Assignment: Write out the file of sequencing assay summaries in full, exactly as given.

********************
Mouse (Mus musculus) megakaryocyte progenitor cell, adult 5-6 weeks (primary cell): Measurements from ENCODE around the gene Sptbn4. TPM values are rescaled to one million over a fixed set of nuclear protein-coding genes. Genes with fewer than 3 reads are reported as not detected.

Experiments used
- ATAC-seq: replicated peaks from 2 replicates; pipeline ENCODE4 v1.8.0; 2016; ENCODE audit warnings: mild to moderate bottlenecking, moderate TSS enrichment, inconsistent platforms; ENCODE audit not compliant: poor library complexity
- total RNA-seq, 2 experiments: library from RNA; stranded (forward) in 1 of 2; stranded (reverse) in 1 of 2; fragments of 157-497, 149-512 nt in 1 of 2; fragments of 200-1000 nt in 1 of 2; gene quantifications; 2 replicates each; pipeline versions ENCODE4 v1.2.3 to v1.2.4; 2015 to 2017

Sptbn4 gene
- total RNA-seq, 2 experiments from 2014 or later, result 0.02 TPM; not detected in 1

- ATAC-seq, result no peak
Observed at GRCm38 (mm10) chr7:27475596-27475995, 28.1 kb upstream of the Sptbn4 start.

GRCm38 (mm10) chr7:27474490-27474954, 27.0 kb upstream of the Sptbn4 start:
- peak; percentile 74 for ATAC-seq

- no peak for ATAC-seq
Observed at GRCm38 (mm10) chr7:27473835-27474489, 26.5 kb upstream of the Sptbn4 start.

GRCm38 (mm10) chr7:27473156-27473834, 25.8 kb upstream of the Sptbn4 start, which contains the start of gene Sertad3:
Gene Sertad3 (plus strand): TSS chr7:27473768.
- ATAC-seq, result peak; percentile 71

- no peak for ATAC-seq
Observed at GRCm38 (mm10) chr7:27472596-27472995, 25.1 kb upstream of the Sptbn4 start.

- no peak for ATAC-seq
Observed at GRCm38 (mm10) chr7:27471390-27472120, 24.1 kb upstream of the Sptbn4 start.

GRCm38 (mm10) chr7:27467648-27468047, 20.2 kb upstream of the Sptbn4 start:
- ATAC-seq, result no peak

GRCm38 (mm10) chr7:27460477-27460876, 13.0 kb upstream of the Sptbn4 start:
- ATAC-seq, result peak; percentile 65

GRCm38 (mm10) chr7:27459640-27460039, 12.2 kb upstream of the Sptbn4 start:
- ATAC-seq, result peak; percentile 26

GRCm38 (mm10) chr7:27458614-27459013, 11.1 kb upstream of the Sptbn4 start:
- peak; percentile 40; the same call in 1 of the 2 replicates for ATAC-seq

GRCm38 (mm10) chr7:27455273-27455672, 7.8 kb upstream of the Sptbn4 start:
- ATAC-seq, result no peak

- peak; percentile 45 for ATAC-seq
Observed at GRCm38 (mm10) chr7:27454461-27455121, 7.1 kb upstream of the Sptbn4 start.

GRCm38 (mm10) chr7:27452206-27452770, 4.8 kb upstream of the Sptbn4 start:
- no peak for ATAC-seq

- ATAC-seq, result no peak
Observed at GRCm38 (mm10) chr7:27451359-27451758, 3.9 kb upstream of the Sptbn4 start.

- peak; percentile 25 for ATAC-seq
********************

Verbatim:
Mouse (Mus musculus) megakaryocyte progenitor cell, adult 5-6 weeks (primary cell): Measurements from ENCODE around the gene Sptbn4. TPM values are rescaled to one million over a fixed set of nuclear protein-coding genes. Genes with fewer than 3 reads are reported as not detected.

Experiments used
- ATAC-seq: replicated peaks from 2 replicates; pipeline ENCODE4 v1.8.0; 2016; ENCODE audit warnings: mild to moderate bottlenecking, moderate TSS enrichment, inconsistent platforms; ENCODE audit not compliant: poor library complexity
- total RNA-seq, 2 experiments: library from RNA; stranded (forward) in 1 of 2; stranded (reverse) in 1 of 2; fragments of 157-497, 149-512 nt in 1 of 2; fragments of 200-1000 nt in 1 of 2; gene quantifications; 2 replicates each; pipeline versions ENCODE4 v1.2.3 to v1.2.4; 2015 to 2017

Sptbn4 gene
- total RNA-seq, 2 experiments from 2014 or later, result 0.02 TPM; not detected in 1

- ATAC-seq, result no peak
Observed at GRCm38 (mm10) chr7:27475596-27475995, 28.1 kb upstream of the Sptbn4 start.

GRCm38 (mm10) chr7:27474490-27474954, 27.0 kb upstream of the Sptbn4 start:
- peak; percentile 74 for ATAC-seq

- no peak for ATAC-seq
Observed at GRCm38 (mm10) chr7:27473835-27474489, 26.5 kb upstream of the Sptbn4 start.

GRCm38 (mm10) chr7:27473156-27473834, 25.8 kb upstream of the Sptbn4 start, which contains the start of gene Sertad3:
Gene Sertad3 (plus strand): TSS chr7:27473768.
- ATAC-seq, result peak; percentile 71

- no peak for ATAC-seq
Observed at GRCm38 (mm10) chr7:27472596-27472995, 25.1 kb upstream of the Sptbn4 start.

- no peak for ATAC-seq
Observed at GRCm38 (mm10) chr7:27471390-27472120, 24.1 kb upstream of the Sptbn4 start.

GRCm38 (mm10) chr7:27467648-27468047, 20.2 kb upstream of the Sptbn4 start:
- ATAC-seq, result no peak

GRCm38 (mm10) chr7:27460477-27460876, 13.0 kb upstream of the Sptbn4 start:
- ATAC-seq, result peak; percentile 65

GRCm38 (mm10) chr7:27459640-27460039, 12.2 kb upstream of the Sptbn4 start:
- ATAC-seq, result peak; percentile 26

GRCm38 (mm10) chr7:27458614-27459013, 11.1 kb upstream of the Sptbn4 start:
- peak; percentile 40; the same call in 1 of the 2 replicates for ATAC-seq

GRCm38 (mm10) chr7:27455273-27455672, 7.8 kb upstream of the Sptbn4 start:
- ATAC-seq, result no peak

- peak; percentile 45 for ATAC-seq
Observed at GRCm38 (mm10) chr7:27454461-27455121, 7.1 kb upstream of the Sptbn4 start.

GRCm38 (mm10) chr7:27452206-27452770, 4.8 kb upstream of the Sptbn4 start:
- no peak for ATAC-seq

- ATAC-seq, result no peak
Observed at GRCm38 (mm10) chr7:27451359-27451758, 3.9 kb upstream of the Sptbn4 start.

- peak; percentile 25 for ATAC-seq